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Europace. 2011 Mar;13(3):308-28. doi: 10.1093/europace/eur002.

Upstream therapies for management of atrial fibrillation: review of clinical evidence and implications for European Society of Cardiology guidelines. Part I: primary prevention.

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  • 1Division of Cardiac and Vascular Sciences, St George's University of London, Cranmer Terrace, London SW17 0RE, UK.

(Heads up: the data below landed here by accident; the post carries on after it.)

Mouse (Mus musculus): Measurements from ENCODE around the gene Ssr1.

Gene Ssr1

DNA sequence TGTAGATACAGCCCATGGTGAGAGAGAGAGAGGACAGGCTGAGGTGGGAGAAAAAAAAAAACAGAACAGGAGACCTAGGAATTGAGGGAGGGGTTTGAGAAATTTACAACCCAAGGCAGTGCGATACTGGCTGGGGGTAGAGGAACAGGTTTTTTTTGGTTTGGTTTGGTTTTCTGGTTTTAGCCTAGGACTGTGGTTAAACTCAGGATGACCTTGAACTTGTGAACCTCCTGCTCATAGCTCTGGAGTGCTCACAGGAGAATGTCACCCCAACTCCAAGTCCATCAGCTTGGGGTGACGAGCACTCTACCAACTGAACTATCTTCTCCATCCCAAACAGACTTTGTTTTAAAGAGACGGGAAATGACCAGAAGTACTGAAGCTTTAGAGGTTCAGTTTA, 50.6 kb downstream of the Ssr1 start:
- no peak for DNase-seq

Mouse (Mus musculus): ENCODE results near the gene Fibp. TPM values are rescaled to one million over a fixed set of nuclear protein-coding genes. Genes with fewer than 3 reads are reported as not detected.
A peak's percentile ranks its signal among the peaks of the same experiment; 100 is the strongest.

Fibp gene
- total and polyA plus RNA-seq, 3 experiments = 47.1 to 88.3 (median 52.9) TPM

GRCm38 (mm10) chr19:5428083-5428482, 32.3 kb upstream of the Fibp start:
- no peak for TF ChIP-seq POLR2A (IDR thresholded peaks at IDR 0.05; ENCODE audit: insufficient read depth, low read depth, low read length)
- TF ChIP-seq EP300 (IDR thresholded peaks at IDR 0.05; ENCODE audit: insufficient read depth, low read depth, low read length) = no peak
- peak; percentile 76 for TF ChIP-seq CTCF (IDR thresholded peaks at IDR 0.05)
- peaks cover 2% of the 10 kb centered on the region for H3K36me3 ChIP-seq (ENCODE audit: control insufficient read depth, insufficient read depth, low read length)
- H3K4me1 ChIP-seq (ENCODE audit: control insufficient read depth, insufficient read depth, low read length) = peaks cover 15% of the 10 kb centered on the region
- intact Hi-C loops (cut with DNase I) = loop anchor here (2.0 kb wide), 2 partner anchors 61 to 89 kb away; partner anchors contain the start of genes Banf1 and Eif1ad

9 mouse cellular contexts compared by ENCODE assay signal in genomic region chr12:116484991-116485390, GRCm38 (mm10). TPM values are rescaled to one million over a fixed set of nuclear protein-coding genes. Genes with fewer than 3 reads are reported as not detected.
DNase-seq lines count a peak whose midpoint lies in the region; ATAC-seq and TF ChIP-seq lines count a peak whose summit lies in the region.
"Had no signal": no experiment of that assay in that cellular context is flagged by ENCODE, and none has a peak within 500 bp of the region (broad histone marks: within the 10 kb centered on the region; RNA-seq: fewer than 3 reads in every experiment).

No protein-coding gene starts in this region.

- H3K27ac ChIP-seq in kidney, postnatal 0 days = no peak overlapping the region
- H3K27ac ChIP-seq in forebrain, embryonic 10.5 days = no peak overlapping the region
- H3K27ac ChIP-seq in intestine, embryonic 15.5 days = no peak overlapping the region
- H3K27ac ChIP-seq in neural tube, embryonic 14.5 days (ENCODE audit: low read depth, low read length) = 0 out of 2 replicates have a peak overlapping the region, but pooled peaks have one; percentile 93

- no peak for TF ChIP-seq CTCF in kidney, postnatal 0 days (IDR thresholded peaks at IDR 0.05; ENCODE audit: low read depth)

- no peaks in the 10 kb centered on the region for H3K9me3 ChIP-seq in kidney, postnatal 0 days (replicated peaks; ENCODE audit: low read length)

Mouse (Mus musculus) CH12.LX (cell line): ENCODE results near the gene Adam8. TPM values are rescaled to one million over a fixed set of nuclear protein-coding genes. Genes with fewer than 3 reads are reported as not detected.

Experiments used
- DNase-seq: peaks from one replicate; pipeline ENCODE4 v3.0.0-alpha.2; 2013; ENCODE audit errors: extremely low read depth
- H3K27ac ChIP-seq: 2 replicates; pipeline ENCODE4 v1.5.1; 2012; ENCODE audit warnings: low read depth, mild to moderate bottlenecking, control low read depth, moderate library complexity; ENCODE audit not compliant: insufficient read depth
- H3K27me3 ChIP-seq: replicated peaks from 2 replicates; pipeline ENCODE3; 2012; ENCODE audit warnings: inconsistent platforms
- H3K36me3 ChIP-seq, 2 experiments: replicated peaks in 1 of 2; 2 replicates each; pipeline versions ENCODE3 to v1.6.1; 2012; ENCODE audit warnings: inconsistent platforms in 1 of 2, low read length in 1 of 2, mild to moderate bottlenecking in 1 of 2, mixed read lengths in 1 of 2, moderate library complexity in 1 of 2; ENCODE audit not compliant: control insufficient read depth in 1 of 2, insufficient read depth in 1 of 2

Atrial fibrillation (AF) is associated with significant morbidity and mortality. It is also a progressive disease secondary to continuous structural remodelling of the atria due to AF itself, to changes associated with ageing, and to deterioration of underlying heart disease. Current management aims at preventing the recurrence of AF and its consequences (secondary prevention) and includes risk assessment and prevention of stroke, ventricular rate control, and rhythm control therapies including antiarrhythmic drugs and catheter or surgical ablation. The concept of primary prevention of AF with interventions targeting the development of substrate and modifying risk factors for AF has emerged as a result of recent experiments that suggested novel targets for mechanism-based therapies. Upstream therapy refers to the use of non-antiarrhythmic drugs that modify the atrial substrate- or target-specific mechanisms of AF to prevent the occurrence or recurrence of the arrhythmia. Such agents include angiotensin-converting enzyme inhibitors (ACEIs), angiotensin receptor blockers (ARBs), statins, n-3 (ω-3) polyunsaturated fatty acids, and possibly corticosteroids. Animal experiments have compellingly demonstrated the protective effect of these agents against electrical and structural atrial remodelling in association with AF. The key targets of upstream therapy are structural changes in the atria, such as fibrosis, hypertrophy, inflammation, and oxidative stress, but direct and indirect effects on atrial ion channels, gap junctions, and calcium handling are also applied. Although there have been no formal randomized controlled studies (RCTs) in the primary prevention setting, retrospective analyses and reports from the studies in which AF was a pre-specified secondary endpoint have shown a sustained reduction in new-onset AF with ACEIs and ARBs in patients with significant underlying heart disease (e.g. left ventricular dysfunction and hypertrophy), and in the incidence of AF after cardiac surgery in patients treated with statins. In the secondary prevention setting, the results with upstream therapies are significantly less encouraging. Although the results of hypothesis-generating small clinical studies or retrospective analyses in selected patient categories have been positive, larger prospective RCTs have yielded controversial, mostly negative, results. Notably, the controversy exists on whether upstream therapy may impact mortality and major non-fatal cardiovascular events in patients with AF. This has been addressed in retrospective analyses and large prospective RCTs, but the results remain inconclusive pending further reports. This review provides a contemporary evidence-based insight into the role of upstream therapies in primary (Part I) and secondary (Part II) prevention of AF.

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